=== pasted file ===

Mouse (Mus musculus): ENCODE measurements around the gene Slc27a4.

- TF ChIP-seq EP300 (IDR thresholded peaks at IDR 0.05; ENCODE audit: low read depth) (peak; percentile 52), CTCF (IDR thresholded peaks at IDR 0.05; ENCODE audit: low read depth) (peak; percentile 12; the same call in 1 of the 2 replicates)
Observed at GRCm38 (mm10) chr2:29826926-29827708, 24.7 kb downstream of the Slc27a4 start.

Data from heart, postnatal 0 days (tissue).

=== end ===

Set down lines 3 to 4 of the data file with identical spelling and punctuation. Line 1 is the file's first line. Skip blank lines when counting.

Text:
Observed at GRCm38 (mm10) chr2:29826926-29827708, 24.7 kb downstream of the Slc27a4 start.

Data from heart, postnatal 0 days (tissue).